It’s time to include all of the Lions in Emerson’s pride

According to athletic director Patricia Nicol and players and coaches from the department, there’s an increased effort to be more active stakeholders within the Emerson community. In addition to the Lion athletes’ pixelated logo, there’s evidence of a meaningful effort to support all Emerson students — not just those who shoot hoops or bump, set, spike. It’s incumbent upon all of us to match this effort. 

As an institution trying to diversify its image, an athletic department with robust student support would provide an alternative for students. Between high-stress deadlines and long film shoots, a trip to the gym or Rotch field is an activity that doesn’t involve alcohol or another addition to a to-do list.

Investing more time and effort into the athletics program is fruitful especially because those resources would in turn help the entire school. Sports are unique in that a dollar toward the field also means a dollar toward the student body. Sporting events are one of the very few things that have the capability of uniting people of all social groups. 

Time and time again, students express concern about the fractured division between majors, a culture in which a marketing communication wiz, film kid, and student journalist rarely intermingle outside of an Allston basement. Cheering on our basketball team or rocking the same vintage soccer jersey can have effects that reverberate beyond the Bobbi Brown and Steven Plofker gym. This kind of community dedication is exactly what our school’s notoriously niche disciplines could use. 

Through NCAA rules, no Division III student athletes can receive scholarships solely for playing sports, but that doesn’t mean tuition dollars aren’t going towards the upkeep of the department’s wins and losses. A lot of the financial commitment of being an athlete here is footed by the student themselves, with the student body’s tuition dollars still paying for the salary of coaches and staff, for uniforms, and other costs. Going to games at Emerson is completely free (unlike many other schools in the area), and it’s one more way to make good on a cost Emerson’s high price tag is already fronting.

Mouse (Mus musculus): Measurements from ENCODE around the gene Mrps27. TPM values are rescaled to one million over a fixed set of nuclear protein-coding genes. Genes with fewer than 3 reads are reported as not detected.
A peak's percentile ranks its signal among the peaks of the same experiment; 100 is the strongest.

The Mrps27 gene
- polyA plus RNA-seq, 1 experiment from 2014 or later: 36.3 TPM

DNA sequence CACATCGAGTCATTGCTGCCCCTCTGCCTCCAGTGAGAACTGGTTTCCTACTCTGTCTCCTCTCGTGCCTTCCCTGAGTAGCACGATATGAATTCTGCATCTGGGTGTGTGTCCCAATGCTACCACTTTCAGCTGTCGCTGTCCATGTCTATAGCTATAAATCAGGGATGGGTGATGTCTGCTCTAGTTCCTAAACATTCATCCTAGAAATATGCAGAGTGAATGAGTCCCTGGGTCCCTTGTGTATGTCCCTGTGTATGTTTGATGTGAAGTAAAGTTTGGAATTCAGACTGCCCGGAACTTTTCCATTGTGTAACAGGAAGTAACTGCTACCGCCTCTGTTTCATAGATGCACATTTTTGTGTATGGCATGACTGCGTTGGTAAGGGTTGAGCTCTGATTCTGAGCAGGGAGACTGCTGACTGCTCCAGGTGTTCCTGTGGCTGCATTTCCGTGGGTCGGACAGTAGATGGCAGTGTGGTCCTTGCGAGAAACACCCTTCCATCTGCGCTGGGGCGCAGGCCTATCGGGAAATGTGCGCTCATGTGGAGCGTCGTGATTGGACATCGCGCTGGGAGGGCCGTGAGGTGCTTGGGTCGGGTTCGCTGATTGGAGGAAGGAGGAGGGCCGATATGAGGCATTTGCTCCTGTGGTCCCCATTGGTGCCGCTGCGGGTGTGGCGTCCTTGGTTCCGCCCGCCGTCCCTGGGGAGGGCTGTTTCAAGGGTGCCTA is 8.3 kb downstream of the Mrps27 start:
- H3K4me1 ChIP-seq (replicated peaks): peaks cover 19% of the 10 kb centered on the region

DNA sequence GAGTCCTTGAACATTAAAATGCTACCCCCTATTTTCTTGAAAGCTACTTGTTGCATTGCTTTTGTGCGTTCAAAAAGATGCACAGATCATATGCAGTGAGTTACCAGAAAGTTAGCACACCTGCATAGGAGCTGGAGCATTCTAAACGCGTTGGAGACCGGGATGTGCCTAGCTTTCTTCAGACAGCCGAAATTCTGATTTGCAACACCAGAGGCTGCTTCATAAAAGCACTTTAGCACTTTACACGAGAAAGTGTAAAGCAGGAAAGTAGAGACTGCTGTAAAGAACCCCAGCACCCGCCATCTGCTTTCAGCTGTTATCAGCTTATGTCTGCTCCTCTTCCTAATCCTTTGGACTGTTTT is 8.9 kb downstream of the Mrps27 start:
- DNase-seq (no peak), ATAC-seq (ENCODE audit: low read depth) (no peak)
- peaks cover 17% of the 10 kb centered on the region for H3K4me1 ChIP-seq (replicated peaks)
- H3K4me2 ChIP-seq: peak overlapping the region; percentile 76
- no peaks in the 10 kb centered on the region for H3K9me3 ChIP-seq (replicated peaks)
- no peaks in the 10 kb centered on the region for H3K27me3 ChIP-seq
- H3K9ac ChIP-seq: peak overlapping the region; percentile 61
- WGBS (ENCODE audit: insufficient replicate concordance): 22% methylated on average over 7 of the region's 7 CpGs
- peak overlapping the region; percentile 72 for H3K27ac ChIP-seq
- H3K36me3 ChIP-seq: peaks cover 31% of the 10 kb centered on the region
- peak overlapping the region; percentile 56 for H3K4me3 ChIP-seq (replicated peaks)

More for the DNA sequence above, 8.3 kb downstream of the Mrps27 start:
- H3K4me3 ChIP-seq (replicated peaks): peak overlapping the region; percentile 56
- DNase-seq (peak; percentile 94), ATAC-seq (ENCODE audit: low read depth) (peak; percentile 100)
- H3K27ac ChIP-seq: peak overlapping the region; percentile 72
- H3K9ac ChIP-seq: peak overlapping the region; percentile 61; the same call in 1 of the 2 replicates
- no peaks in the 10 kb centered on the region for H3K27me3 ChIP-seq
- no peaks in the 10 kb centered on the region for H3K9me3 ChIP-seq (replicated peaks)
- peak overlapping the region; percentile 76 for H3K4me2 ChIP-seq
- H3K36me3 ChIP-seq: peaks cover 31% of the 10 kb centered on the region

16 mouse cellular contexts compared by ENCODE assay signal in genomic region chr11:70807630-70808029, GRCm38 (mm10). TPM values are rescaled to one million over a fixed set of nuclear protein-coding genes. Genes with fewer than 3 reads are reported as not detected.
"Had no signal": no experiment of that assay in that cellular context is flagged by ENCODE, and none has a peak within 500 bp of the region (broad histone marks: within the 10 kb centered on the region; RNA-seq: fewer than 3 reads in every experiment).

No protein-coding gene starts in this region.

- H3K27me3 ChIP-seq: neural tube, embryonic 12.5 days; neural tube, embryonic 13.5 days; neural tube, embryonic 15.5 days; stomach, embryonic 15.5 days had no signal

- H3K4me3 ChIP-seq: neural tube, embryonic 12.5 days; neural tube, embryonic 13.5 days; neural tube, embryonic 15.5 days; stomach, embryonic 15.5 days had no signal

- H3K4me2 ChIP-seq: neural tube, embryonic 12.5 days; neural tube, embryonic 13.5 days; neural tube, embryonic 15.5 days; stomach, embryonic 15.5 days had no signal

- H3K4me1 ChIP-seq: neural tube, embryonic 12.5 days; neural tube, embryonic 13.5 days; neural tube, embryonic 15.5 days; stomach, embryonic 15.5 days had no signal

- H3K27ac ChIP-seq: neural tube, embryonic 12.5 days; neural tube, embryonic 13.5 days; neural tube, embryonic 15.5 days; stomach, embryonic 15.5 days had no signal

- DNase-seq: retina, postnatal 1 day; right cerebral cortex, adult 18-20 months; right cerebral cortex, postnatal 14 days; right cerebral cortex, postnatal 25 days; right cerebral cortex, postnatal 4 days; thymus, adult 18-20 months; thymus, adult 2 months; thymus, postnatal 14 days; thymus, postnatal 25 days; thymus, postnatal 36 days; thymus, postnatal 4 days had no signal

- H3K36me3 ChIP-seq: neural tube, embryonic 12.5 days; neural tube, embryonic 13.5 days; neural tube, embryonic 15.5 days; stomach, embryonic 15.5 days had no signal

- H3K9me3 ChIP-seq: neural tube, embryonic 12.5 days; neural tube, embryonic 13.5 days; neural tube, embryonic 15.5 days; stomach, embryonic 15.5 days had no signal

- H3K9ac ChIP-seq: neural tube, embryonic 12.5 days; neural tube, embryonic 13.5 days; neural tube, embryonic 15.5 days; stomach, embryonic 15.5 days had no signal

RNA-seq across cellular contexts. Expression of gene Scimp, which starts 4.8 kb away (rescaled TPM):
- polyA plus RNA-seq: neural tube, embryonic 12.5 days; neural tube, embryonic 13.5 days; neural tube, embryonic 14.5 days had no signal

Our school’s athletics have the potential to strengthen Emerson’s connection to the Boston community. It’s unsettling to lack an affinity to the place you call home. Many of us can and have acknowledged an “Emerson Bubble,” an expression tossed around to describe a lack of engagement with the greater community in which we live, despite being located at the city’s core. College sporting events burst this bubble. Games bring locals to our campus and lend a space where students from diverse backgrounds can join Boston residents cheering on the Lions. From the sidelines and in the stands, students and residents have the opportunity to become connected. This visibility of the college and the invitation into Emerson’s campus is especially important for youth in the Boston area. For local students, from kindergarteners just learning to read to high school seniors contemplating higher education, there’s immeasurable value for young minds in finding role models and envisioning a future that includes college, perhaps Emerson College.